Periodic surveillance using magnetic resonance imaging is performed for several years after radical surgery because of the possibility of tumor recurrence.
Subtotal resection with radiation therapy
The goal of limited surgery is to establish a diagnosis, drain any cysts, and decompress the optic nerves. No attempt is made to remove tumor from the pituitary stalk or hypothalamus in an effort to minimize the late effects associated with radical surgery.
The surgical procedure is often followed by radiation therapy, with a 5-year PFS rate of about 70% to 90%[4,12]; [Level of evidence: 3iDiii] and 10-year overall survival rates higher than 90%.[Level of evidence: 3iiA]; [Level of evidence: 3iiiDiii] Conventional radiation therapy is fractionated external-beam radiation, with a recommended dose of 54 Gy to 55 Gy in 1.8-Gy fractions. Transient cyst enlargement may be noted soon after radiation therapy but generally resolves without further intervention.[Level of evidence: 3iDiv]
A systematic review of 109 reports that described extent of resection found that subtotal resection plus radiation therapy was associated with rates of tumor control similar to those for gross-total resection. It was also reported that both approaches were associated with higher PFS rates than was subtotal resection alone.[Level of evidence: 3iiiDiii]
Surgical complications with a subtotal resection are less likely than with radical surgery. Complications of radiation therapy include the following:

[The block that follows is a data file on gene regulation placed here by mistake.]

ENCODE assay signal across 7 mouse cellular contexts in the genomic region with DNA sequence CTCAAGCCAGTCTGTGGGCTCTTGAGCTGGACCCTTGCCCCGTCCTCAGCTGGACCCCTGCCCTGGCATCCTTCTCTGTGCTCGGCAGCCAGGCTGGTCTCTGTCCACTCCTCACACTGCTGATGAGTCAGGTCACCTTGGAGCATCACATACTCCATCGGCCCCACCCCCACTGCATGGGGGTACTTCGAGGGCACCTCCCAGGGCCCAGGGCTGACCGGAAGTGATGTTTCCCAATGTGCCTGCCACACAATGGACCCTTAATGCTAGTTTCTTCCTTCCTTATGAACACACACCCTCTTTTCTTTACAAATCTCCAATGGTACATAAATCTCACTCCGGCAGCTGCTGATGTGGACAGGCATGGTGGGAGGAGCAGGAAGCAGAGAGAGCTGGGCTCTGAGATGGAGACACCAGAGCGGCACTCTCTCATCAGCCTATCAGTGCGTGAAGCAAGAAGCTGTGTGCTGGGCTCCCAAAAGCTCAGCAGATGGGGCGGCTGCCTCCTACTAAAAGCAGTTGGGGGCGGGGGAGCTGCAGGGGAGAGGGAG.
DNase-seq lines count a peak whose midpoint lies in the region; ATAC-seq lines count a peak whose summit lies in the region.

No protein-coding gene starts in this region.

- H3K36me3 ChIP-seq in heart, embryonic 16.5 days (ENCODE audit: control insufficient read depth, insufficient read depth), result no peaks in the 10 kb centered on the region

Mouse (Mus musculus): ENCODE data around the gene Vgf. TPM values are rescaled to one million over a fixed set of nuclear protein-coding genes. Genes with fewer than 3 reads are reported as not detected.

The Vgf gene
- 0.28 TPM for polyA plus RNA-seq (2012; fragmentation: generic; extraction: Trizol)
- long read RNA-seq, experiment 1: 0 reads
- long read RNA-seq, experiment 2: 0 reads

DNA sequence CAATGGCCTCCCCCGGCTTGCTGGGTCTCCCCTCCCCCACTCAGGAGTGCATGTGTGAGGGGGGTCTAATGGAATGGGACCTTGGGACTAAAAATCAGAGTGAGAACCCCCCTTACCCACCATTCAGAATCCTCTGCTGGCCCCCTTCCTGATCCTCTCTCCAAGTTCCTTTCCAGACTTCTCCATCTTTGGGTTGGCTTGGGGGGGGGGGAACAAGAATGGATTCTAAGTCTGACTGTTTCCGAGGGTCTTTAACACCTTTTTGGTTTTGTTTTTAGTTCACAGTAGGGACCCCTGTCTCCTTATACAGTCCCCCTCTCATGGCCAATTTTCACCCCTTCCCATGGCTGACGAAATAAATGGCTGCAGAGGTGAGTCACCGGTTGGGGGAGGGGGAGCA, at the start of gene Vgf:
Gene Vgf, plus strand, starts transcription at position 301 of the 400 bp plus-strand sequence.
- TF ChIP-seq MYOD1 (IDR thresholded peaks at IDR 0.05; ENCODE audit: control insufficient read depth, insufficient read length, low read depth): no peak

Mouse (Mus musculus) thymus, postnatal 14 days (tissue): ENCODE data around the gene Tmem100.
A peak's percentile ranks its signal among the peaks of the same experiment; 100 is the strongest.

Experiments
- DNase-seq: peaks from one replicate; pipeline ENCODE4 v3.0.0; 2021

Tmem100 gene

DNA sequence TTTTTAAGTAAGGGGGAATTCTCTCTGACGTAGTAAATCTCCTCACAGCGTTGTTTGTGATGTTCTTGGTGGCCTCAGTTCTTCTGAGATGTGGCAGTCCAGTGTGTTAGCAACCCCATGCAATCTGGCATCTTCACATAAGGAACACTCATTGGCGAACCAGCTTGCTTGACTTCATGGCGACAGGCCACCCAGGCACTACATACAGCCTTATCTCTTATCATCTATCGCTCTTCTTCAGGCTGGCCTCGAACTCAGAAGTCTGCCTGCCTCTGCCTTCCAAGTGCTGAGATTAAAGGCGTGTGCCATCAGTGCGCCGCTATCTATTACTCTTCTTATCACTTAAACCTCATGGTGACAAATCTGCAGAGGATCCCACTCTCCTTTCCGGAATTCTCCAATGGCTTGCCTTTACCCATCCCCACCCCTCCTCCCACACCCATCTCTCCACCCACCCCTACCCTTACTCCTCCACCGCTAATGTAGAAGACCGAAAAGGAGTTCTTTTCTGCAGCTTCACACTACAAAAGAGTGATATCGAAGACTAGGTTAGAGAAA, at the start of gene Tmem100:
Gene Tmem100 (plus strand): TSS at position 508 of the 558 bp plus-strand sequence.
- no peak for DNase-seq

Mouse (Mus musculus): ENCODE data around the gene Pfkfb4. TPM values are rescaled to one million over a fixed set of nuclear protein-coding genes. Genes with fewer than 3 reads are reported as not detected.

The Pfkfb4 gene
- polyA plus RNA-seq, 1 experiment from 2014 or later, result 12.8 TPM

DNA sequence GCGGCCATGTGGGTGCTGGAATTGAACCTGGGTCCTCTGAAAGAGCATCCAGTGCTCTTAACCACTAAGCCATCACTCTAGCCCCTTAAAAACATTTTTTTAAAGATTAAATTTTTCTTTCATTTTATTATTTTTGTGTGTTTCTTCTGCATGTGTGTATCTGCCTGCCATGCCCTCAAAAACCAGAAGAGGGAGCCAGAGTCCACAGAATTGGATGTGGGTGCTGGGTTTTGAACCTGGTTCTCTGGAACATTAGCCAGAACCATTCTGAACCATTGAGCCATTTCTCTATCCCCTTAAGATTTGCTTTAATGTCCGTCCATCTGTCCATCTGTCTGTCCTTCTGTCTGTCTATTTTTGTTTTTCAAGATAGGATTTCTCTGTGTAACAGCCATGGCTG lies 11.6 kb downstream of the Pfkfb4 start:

Newer radiation technologies such as intensity-modulated proton therapy may reduce scatter during whole-brain and whole-body irradiation and result in the sparing of normal tissues. It is unknown whether such technologies result in reduced late effects from radiation.[13,20,21]
Tumor progression remains a concern, and it is usually not possible to repeat the radiation dose. In selected cases, stereotactic radiation therapy can be delivered as a single large dose of radiation to a small field.[Level of evidence: 3iC] Proximity of the craniopharyngioma to vital structures, particularly the optic nerves, limits this to small tumors within the sella.[Level of evidence: 3iiiDiii]
Primary cyst drainage with or without radiation therapy
For large cystic craniopharyngiomas, particularly in children younger than 3 years and in those with recurrent cystic tumor after initial surgery, stereotactic or open implantation of an intracystic catheter with a subcutaneous reservoir may be a valuable alternative treatment option. Benefits include temporary relief of fluid pressure by serial drainage, and in some cases, for intracystic instillation of sclerosing agents as a means to postpone or obviate radiation treatment. This procedure may also allow the surgeon to use a two-staged approach: first draining the cyst via the implanted catheter, to relieve pressure and complicating symptoms; and then later resecting the tumor or employing radiation therapy.